Ethical decisions are not always easy and are certainly not as simple or clear-cut as many would like to believe. In the movie My Sister’s Keeper, the audience is presented with the Fitzgerald family’s decision to conceive a second daughter using in vitro fertilization. While this method of conception alone is still controversial for some, the true issue is revealed as we learn that Anna Fitzgerald was specifically created to be a genetic match for her ailing older sister, Kate Fitzgerald (Cassavetes, 2009). Sara -- the girls’ mother -- fights throughout the film to keep Kate alive using various forms of medical treatment. In the turning point of the film, Sara looks to Anna to donate a kidney to Kate, who has now gone into renal failure (Cassavetes, 2009). Here, the true gravity of their ethical decision comes to light. Just the same, there are other trivial decisions presented in the film.
Kate is terminally ill, and, despite her mother’s best efforts, she will eventually die of cancer. Throughout the film, the audience is confronted with the harsh reality of Anna’s true purpose for joining the family. In a memorable line in the film, Anna states, “Most babies are accidents. Not me. I was engineered. Born to save my sister's life” (Cassavetes, 2009). However, instead of addressing and resolving the ethical implications of this decision, Kate and Anna’s parents seem overly concerned with Kate’s budding romance with another cancer patient, Taylor (Cassavetes, 2009). In the film, Kate and Tyler eventually consummate their relationship. When Taylor disappears and does not call Anna for several days, Sara is consumed by the morality behind Taylor’s actions (or inactions) and seeks to make things right (Casssavetes, 2009). This seems especially trivial when we learn that Taylor did not call because he has died, but even more so when compared to Sara’s own decisions in the film. In their text, Reece and Brandt (2103), describe “values” as beliefs and preferences that influence behavior, with “core values” being the most intrinsic of them all (p. 101). In My Sister’s Keeper, Sara’s belief that Kate needed to be protected from everything (even Taylor) influenced her behavior to go after Taylor for what she perceived was hurting Kate. However, this same core value clouded her judgment when it came to making the decision to conceive a second child in order to try and cure Kate’s medical problems. Instead, of focusing on the ethical exploitation related to Anna, she remained fixated on Kate.
This scene deeply conflicted with my own core values. As a mother, I feel an obligation to protect my own daughter, and this is certainly a value that I hold dear. However, that obligation to protect my child would not apply any less to one of her siblings. My core value can easily be defined as being a good mother overall, which would include behaviors such as caring, compassion, and fairness. It would fly in the face of my core values to help one child to the detriment of another. Reece and Brandt (2103) opine that values are often the result of social and family influences (p. 102). My sense of obligation as a mother, as the authors predicted, was developed by watching other women in my generation and in my family while growing up. This began with a solid example set by my own mother. As a result of this influence, I have grown into the mother that I am today. Also, as a result, the decision made by Sara in the movie is unfathomable to me.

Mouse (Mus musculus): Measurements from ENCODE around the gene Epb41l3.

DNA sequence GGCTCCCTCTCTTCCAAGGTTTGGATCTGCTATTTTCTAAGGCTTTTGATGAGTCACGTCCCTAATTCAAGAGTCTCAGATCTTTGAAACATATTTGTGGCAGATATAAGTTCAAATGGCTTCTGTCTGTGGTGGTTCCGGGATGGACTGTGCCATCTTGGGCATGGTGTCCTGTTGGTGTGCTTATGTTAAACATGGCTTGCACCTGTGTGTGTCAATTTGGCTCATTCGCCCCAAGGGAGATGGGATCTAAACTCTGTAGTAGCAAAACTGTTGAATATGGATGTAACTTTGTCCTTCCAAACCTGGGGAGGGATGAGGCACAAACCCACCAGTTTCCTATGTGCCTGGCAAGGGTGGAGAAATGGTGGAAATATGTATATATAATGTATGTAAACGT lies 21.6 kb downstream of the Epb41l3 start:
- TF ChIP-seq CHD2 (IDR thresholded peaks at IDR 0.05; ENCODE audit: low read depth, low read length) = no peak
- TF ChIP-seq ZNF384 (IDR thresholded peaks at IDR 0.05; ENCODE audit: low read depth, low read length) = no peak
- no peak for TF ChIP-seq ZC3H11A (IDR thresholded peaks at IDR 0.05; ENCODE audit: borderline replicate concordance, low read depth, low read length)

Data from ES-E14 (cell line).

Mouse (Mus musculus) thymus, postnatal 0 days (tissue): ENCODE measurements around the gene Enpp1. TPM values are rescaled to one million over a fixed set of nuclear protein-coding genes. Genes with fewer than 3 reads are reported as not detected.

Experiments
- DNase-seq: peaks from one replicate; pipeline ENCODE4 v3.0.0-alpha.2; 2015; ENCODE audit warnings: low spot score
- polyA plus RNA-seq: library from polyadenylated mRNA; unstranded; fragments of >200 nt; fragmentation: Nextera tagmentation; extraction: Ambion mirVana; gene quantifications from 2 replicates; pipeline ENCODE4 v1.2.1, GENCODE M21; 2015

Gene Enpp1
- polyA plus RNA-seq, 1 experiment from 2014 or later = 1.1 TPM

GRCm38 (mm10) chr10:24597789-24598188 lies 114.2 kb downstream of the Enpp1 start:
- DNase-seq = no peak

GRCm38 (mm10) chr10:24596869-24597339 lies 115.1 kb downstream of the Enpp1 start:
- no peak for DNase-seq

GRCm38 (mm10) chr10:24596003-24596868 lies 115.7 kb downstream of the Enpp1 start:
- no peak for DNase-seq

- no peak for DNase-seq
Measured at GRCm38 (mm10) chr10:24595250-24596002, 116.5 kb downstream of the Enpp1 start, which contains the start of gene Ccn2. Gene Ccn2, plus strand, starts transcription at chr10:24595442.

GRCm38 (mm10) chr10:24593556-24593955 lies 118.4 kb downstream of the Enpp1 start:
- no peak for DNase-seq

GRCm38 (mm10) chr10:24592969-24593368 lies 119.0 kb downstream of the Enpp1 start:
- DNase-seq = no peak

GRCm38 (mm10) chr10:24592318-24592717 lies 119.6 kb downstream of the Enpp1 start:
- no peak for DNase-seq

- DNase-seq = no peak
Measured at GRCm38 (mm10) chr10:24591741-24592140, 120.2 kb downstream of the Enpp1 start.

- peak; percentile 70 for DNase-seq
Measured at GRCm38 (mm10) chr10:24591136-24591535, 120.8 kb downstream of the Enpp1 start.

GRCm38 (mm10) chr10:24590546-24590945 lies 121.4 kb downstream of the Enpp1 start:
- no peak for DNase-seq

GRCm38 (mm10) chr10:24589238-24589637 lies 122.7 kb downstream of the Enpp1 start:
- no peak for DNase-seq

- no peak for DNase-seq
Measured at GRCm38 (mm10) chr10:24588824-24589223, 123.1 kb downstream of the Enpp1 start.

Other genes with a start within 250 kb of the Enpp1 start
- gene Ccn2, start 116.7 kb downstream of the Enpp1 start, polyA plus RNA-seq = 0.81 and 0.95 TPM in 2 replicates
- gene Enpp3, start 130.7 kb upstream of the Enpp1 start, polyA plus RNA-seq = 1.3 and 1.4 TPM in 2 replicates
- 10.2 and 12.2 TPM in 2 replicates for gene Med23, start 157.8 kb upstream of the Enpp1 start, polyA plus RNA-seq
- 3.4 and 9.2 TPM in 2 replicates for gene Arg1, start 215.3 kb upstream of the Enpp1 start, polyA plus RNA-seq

Lastly, my core values have helped me make many decisions throughout my life, including some cumbersome ones. As a student and a mother, I am repeatedly challenged with demands on my time. I have personal, professional and educational obligations, and they often contradict one another. While the importance of my role as a mother remains one of my core values, it is also important for me to feel like I have attained a certain degree of personal success. This translates into doing well in school. At the same time, it means that I may not always have as much free time as I would like to spend on personal projects, or even doing nothing at all. My core values have helped me to put the more trivial activities that arise from time-to-time aside, in favor of those that would benefit my family or my education. This decision came after a period of introspection and evaluation of what was truly important to me. After the decision was finally made, I was somewhat relieved. I was even more confident in knowing that I had made a decision that did not compromise those things that I know are most important.
Cassavetes, N. (Director). (2009). My sister's keeper [Motion picture]. U.S.A.: New Line Home Entertainment.
Reece, B. L., & Brandt, R. (2013). Effective human relations (12th ed., International ed.). Mason, Ohio: South-Western.